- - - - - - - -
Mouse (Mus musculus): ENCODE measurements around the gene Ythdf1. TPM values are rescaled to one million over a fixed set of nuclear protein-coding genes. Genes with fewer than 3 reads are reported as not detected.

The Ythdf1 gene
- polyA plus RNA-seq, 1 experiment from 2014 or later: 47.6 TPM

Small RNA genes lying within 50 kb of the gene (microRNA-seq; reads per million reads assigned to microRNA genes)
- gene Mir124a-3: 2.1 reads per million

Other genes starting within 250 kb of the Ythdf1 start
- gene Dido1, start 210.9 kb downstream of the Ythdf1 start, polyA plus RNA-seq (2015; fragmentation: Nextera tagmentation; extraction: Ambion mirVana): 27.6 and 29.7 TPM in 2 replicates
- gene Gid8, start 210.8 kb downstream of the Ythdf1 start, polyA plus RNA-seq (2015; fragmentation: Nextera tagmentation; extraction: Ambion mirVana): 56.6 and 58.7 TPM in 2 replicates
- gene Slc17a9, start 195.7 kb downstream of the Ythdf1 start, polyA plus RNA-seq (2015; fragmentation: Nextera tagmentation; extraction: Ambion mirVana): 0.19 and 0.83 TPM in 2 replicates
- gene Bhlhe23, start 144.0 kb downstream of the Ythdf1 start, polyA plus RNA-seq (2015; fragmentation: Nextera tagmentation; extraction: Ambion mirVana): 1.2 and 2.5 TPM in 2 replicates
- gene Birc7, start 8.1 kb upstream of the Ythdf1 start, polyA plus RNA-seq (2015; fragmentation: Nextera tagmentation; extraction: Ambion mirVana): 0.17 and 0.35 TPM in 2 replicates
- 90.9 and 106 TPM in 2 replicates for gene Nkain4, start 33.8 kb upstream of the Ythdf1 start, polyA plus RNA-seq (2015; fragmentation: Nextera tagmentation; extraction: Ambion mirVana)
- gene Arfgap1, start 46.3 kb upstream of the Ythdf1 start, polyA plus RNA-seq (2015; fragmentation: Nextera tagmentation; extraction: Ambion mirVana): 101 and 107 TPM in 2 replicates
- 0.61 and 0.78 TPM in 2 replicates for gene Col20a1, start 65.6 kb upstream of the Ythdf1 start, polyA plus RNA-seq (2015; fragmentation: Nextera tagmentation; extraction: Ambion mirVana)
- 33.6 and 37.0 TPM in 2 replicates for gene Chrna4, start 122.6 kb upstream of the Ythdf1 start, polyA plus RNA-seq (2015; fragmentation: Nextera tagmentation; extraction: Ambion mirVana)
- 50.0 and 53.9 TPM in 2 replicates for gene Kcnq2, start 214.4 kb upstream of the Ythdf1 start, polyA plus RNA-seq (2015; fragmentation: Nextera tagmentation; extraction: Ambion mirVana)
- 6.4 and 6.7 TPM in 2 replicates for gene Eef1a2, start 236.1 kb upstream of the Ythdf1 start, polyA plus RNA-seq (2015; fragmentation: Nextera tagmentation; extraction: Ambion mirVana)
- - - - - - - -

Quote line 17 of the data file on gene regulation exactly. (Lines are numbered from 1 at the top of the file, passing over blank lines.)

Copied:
- 6.4 and 6.7 TPM in 2 replicates for gene Eef1a2, start 236.1 kb upstream of the Ythdf1 start, polyA plus RNA-seq (2015; fragmentation: Nextera tagmentation; extraction: Ambion mirVana)